Thursday, June 30, 2011

Life. Men. Women. And Stuff.

I have about one day before the storm. (Not really. The storm is always with us.) 

Still, I find myself with 5 minutes when I don't have to go through letters from 1893.

My childhood house sold far fastest than my sister and I thought was possible. Thousands of fabulous houses have remained on the market for years, with no offers. 

Evidently, cool 60's houses are back in vogue. We got a contract way before we were ready.  

Remember all that moaning I did last winter?  That was actually only about moving INTO the retirement home. That was difficile enough. We thought we'd have a year or more to dig through all the crap. stuff.

More on that later. In the meantime, I am more than 3/4ths crazy. So I came home from 9 hours of eye-straining document-dealing, and decided to download pictures from my abandoned camera for a little escapism.

The ones below came up, and I was surprised that I'd never downloaded them before.

They speak volumes without  a single word.

This is James, with his best friend from school, Maysie.

Can anyone help me interpret the body language here?



Tuesday, June 28, 2011

Fire flies.

(robin street myers)

I am getting old now.

Each day,

the flesh gives way

to forces pulling down:

an elemental movement

toward the ground

from which I sprang.

But still,


 a skinny girl, long-browned  with days too spent in sun,



She still sneaks out

sometimes at night--

and in the stillness, dark,

waits quiet

for the magic of the lights.

A breath held tight.

An endless void, it seems.

Then, from the hot dense silence,

glory screams.

A yellow beam

of joy

comes flying from the right:

and blackest night turns




she runs,

that girl who once

and still is me.

Quick captures light,

holds close,

then sets it free.

I am getting old now.

But still

I chase the fiery light

that dances

through the gloom

of blindest night.



(Another 'significant' birthday, another semi-maudlin poem.  Thanks for putting up with me. I know it's not always easy.)

And, by the way, I love my family and my dear friends. I don't deserve you at all!

Monday, June 27, 2011

Just For Fun...

Friends, Family, and Kind Strangers,

Here's a sample of what we've been up to this spring. (Forgot the camera, so all pictures are from a cell phone with no flash unless they look professional.)

Hope you're having a happy summer!

Love, Kim

(Turn your sound off if you’re not in the mood for some Beatles.)

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Thursday, June 23, 2011

You Are What You Eat? Part Two

Jesus answered, “It is written: ‘Man shall not live on bread alone, 
but on every word that comes from the mouth of God.’ ”
(Matthew 4:4)

Words are like food.

We take them in. Chew on them. Ingest them.

Just as food travels through the digestive system, words travel, too. Through our brains into our hearts.

But unlike the physical substance, which is eliminated by the body, the words we consume remain with us. They take up residency.

And they echo.

They have the power to change who we are.

I’ve realized that I’m becoming a linguistic junk food addict.

Words assault us every waking moment. They scream at us from our TV’s. They blare from the car radio and our Ipods. They glare from the computer screen. They lure from the covers of magazines. They emanate from the yelled conversations of strangers on cell phones.

Many of those verbal morsels contain zero nutritive value.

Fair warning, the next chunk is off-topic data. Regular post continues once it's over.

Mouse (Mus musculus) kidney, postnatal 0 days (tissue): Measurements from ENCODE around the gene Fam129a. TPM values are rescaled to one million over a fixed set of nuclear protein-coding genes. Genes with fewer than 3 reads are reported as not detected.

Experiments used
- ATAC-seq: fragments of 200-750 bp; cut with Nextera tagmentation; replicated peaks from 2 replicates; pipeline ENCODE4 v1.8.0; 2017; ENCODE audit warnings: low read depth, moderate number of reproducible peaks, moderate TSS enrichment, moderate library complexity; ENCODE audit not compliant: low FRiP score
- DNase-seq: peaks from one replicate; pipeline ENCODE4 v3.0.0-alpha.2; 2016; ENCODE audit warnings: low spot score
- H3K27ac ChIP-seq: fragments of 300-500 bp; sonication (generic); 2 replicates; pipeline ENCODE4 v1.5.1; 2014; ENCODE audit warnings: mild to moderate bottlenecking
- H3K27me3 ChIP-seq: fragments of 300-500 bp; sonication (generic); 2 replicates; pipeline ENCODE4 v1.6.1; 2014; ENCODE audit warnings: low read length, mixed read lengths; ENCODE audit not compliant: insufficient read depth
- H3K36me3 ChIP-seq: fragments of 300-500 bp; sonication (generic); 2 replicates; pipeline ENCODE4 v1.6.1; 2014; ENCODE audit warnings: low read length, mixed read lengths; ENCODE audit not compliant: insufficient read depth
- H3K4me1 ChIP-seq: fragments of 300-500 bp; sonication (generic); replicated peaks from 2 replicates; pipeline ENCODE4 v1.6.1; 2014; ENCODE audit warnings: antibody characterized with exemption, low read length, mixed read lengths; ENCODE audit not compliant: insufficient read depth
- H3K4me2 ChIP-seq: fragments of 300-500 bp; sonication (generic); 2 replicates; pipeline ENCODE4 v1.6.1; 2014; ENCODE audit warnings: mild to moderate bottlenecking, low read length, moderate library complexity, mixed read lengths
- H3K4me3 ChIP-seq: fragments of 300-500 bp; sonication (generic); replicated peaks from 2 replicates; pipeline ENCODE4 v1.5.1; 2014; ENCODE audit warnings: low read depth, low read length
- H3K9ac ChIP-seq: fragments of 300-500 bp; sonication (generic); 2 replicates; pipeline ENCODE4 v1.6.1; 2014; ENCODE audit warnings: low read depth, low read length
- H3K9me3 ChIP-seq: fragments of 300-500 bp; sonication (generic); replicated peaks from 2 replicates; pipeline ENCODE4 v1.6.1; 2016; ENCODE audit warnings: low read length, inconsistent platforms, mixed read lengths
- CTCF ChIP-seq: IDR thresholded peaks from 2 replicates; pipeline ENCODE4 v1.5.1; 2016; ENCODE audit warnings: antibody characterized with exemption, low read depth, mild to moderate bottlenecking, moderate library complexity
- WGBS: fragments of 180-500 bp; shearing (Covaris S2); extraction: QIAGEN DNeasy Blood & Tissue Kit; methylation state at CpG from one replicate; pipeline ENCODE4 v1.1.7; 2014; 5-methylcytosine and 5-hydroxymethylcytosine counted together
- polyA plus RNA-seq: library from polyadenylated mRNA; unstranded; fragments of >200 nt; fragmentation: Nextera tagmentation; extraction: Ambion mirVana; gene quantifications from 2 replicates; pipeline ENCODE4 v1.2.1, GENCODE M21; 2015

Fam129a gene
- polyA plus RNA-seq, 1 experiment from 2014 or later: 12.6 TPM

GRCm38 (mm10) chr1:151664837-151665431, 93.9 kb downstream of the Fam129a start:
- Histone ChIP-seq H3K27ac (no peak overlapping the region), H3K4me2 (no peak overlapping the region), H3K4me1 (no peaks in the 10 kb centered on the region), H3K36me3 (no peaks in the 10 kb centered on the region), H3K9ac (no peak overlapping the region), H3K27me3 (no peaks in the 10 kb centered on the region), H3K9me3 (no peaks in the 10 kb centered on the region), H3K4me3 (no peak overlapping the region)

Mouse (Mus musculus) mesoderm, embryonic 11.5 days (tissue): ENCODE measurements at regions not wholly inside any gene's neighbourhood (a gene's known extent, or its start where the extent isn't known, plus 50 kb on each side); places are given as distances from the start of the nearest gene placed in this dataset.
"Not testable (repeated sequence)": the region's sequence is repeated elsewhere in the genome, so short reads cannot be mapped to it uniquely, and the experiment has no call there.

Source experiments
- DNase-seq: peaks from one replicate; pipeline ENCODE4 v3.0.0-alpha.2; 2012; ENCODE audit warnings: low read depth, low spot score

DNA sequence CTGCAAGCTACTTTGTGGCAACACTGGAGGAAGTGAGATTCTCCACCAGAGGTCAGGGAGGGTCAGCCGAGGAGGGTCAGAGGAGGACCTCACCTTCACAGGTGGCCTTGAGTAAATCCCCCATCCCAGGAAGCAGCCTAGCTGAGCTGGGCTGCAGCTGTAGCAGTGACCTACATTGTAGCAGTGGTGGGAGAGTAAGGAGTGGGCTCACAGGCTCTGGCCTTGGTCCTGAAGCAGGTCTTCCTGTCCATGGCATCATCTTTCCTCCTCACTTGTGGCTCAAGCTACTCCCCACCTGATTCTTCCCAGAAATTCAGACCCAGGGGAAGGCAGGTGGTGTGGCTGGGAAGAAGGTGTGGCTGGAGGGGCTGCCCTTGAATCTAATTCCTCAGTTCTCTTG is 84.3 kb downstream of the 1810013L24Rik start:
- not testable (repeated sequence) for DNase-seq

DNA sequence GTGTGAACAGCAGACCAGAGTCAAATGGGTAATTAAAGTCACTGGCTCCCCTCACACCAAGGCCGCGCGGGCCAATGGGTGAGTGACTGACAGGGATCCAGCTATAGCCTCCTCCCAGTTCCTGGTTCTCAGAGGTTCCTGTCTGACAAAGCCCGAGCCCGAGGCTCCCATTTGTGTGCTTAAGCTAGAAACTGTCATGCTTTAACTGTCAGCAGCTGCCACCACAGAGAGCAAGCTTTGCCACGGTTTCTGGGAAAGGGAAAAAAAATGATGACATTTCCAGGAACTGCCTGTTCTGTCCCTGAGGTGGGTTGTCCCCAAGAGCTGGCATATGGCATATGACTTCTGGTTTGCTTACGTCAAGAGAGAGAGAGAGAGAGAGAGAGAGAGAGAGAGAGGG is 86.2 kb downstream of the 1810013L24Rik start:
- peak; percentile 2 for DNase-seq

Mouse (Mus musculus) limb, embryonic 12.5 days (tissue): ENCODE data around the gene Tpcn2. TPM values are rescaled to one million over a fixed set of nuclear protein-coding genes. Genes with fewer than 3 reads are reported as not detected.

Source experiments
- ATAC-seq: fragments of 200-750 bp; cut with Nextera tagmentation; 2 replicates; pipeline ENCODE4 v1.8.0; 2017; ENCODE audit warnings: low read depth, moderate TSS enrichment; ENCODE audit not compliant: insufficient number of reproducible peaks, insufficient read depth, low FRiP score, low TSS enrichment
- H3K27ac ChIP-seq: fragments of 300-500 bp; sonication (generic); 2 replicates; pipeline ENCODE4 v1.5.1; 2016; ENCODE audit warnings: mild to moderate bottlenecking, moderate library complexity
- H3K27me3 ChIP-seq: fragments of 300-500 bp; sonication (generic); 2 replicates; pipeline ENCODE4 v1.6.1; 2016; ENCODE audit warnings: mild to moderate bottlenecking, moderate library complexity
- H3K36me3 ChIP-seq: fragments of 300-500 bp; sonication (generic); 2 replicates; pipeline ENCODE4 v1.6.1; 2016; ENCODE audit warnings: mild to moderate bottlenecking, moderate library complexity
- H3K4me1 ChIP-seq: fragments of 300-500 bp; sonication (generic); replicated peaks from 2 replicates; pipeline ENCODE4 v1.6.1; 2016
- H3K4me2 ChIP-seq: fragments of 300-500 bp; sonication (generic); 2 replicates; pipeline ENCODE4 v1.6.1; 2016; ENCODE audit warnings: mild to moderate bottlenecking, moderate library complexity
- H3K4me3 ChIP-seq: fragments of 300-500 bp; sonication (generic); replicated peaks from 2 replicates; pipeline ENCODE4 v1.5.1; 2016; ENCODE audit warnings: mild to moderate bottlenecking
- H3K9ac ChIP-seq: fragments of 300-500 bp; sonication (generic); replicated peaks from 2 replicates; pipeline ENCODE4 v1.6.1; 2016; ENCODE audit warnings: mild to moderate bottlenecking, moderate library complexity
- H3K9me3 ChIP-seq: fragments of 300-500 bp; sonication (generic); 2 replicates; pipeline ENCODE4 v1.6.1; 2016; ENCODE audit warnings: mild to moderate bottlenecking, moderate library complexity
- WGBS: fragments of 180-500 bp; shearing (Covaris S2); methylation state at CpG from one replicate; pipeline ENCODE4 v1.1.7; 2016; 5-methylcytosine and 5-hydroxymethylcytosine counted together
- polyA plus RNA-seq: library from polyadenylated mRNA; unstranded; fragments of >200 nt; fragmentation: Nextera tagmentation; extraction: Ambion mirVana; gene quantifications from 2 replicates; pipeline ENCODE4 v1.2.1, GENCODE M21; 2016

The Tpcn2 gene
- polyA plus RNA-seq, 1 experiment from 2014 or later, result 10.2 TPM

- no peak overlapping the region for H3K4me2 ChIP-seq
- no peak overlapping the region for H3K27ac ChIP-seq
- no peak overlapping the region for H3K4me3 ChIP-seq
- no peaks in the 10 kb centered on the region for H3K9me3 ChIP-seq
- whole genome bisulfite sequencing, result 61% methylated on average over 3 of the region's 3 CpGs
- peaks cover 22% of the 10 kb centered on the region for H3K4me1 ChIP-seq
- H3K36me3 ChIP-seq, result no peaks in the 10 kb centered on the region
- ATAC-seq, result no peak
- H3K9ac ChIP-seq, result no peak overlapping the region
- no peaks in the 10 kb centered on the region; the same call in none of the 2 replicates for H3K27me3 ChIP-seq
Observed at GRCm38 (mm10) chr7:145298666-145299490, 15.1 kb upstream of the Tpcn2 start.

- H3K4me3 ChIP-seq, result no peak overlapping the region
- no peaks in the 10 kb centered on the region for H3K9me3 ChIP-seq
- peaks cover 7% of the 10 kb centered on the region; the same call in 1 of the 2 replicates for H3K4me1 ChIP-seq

Some are Twinkies.

Some are hot wings.

Some are just pure poison.

Even excrement.

It’s astonishing what we’ll injest. Or absorb into our systems by osmosis.

But we do have a choice.

Just as I can choose a turkey sandwich on wheat bread over a Whopper with fries and a shake, I can choose which words to consume.

I can injest words that make me healthy, instead of words that make me sick. Words that build up rather than words that tear down. Words that inspire over those that instigate desire.

I can take in rich words that fill me up, instead of those that leave me empty.

I can drink down deep words that refresh me, rather than those that leave me parched and dry.

Sometimes I have to shake myself up and ask…

What are you feeding on today?

Are you devouring juicy tidbits of titillating gossip? Are you crunching on dry bones of negativity? Are you licking sticky sweet cotton candy fluff? Are you quaffing down bitter draughts of envy-inspiring imagery?

Or are you feasting on the Word of God?


“Taste and see that the LORD is good.” (Psalm 34:8)

 “Finally, brothers and sisters, whatever is true, whatever is noble, whatever is right, whatever is pure, whatever is lovely, whatever is admirable—if anything is excellent or praiseworthy—think about such things.” (Philippians 4:8)

Tuesday, June 21, 2011

You Are What You Eat?

"Dis-moi ce que tu manges, je te dirai ce que tu es."
(Tell me what you eat and I will tell you what you are.)

Jean Anthelme Brillat-Savarin, “Physiologie du Gout,” 1826

I have less willpower than anyone I know.

Every healthy habit I possess came out of an unhealthy one. Or became a necessity because of a health calamity.

Eating reasonably well, protecting my skin, exercising… were all, in a manner of speaking, forced upon me. And I am grateful that they were. These habits have improved my quality of life.

Our bodies are vehicles for our souls. We’ve got to drive these cars until we trade them in for new ones on the other side. Mine’s been through a few wrecks. Like my little blue sports car, it’s covered with dings and dents and scrapes and scratches.

But I’ve been told that it’s a temple. So I look upon taking care of myself as Temple Maintenance. Being a good steward of what’s been entrusted to me.

It’s hard to think of our bodies as gifts, isn’t it? Too many of us view our bodies as Enemy Number One. We compare, compare, compare. And hate.